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How To Make Your Own Commercial Quality Pads

Discussion in 'General Discussion' started by MartinMods, Jul 28, 2011.

  1. Ed

    Ed Founder Staff Member Administrator

    Interesting. I'm probably still better off using my tech but some folks will surely try to make their own pads as well. I have been intrigued with the idea of using neoprene for years but everyone tells me it won't work.
  2. Certainly it's not for everyone. I only use this process for palm key pads. You may however, need to replace just one pad one day, and not be able to find the right size anywhere. A few repair shops have inquired about my Bonneville pads (which I don't offer for sale) searching for an alternative, quality pad product, to what is currently commercially offered. Exclusivity is a marketing advantage, so, with the simplicity of the basic process made known, there may be a surge of independent, quality, micro pad makers. Look what it's done for beer.

    ...and, neoprene doesn't work because it only has one consistency, and you must re-form the tone hole rim impression, each time you close the key. The perfect pad is the human finger, soft on the surface, forms/retains an impression of the rim easily, and is firm under that soft layer, for a solid feel.
    Last edited: Jul 28, 2011

    SOTSDO Old King Log Staff Member CE/Moderator

    If only fingers were larger...

    ...we could have a lively trade in second-hand fingers for all pad situations. Of course, the smell of rotting flesh might put non-jazz purists off of their feed.

    The procedures shown duplicate the mechanized steps in making a pad, only in a manual form. In effect, the economy of scale of production in the mechanized process (requiring all sorts of clever machines to make it work) has here been replaced by one specialized tool (the punch setup) combined with careful and loving hand labor (which a craftsman approach uses in much greater quantities) to obtain an equal or superior result. Nothing wrong with that at all.

    There is also that satisfaction of doing it right yourself, an intangible that only the craftsman will realize. Unfortunately, that feeling isn't transferable, although there are those who will truly appreciate what you (the craftsman) has done.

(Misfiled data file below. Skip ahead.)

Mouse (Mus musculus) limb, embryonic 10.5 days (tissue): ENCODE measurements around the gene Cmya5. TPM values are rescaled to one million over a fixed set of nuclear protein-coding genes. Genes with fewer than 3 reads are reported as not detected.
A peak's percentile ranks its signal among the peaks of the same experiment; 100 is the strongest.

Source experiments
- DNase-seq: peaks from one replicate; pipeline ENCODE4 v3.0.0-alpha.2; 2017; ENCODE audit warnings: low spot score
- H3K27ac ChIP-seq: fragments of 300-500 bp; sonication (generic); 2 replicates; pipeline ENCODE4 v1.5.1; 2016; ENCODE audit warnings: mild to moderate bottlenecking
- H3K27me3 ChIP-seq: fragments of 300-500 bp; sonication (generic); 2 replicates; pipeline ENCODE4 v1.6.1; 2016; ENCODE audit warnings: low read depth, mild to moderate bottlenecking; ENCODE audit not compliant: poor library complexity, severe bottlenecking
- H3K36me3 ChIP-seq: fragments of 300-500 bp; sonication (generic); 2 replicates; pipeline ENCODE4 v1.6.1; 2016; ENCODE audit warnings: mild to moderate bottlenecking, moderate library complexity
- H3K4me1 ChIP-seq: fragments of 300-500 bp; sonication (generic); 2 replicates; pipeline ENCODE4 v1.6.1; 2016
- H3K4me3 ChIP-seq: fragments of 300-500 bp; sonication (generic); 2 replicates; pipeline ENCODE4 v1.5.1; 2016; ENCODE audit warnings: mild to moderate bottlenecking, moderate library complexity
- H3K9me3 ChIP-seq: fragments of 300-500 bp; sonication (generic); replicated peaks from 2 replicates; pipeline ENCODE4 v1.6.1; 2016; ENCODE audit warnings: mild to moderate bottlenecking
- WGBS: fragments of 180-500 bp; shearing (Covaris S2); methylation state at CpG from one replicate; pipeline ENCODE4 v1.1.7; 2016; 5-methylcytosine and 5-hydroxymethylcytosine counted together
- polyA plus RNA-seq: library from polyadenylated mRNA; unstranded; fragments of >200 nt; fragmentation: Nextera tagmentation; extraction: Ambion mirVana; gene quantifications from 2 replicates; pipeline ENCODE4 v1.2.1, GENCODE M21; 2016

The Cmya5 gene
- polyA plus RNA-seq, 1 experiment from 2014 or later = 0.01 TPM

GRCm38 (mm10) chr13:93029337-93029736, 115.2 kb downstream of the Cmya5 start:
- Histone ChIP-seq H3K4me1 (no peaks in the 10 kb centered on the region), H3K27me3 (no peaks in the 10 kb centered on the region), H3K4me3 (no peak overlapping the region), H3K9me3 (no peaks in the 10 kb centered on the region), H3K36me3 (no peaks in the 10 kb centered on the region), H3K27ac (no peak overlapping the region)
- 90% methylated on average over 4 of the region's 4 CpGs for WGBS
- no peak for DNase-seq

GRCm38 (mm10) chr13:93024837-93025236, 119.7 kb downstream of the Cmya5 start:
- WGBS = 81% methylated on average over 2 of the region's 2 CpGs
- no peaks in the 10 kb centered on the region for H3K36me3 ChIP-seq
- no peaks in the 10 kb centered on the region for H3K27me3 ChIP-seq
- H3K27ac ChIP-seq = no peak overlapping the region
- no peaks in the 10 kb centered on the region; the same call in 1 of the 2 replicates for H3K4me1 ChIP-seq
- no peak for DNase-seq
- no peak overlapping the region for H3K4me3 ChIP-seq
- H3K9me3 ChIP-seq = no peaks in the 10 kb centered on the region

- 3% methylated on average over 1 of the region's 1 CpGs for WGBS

4. jbtsax

    jbtsax Distinguished Member Distinguished Member

    I have never failed to find the right size pad for a key cup since the major manufacturers furnish pads in half millimeter sizes in two or three different thicknesses. For me bench time is too valuable to spend it on making what is available commercially at very reasonable prices. Still, it is interesting to see the process of making one's own pads.
  5. Sure. This is not something for the guy doing a mass turn-over of standard band instrument repairs, but, that's not every shop's/tech's thing exclusively, then either. If you want to offer more exclusive, custom rebuilds for a select clientele, even as just a small, branch aspect of your normal business, then being able to offer the unique, quality pad product is a plus. The cool thing is, you can experiment with different felt, backing, and covering materials, and the pre-assembly application of waterproofing/anti-stick treatments.

    ...and SOTSDO is correct, it is very rewarding. Recall your sense of satisfaction upon play testing the perfect overhaul you just completed, and then double it - at least.

    Most serious shops have a lathe, and can make the simple tooling themselves as a matter of course.
  6. Steve

    Steve Clarinet CE/Moderator Staff Member CE/Moderator

    have you ever tried hollow punch set tools to cut the felt circles ?

    Also, where do you get raw materials (other than the deer skin which is kinda obvious).
  7. When I get around to it, I'll grind some punches for all the sizes of felt/backing, I need, but for now, the razor compass cuts just fine. One revolution and it's done.

    You can get various leathers at Tandy Leather, even kangaroo. Most of it needs to be scraped (like that in my pictures wasn't :)) to thin and smooth the back. There are other leather suppliers online, as there are for felt. Just do a search.
  8. pete

    pete Brassica Oleracea Staff Member Administrator

    Does that mean that commercially-available pads will work with esoteric woodwind instruments/double-reeds, like, say, a Rothophone or a 19th century (or earlier) clarinet? I never checked into it.
  9. Steve

    Steve Clarinet CE/Moderator Staff Member CE/Moderator

    of the few really old period correct instruments I've worked on i found out some originally had felt pads. Just felt. and putting a normal pad, even a thin one usually was too thick for the motion/mechanism. Plus alot of the "pad cups" were square and flat (not cupped) back then.
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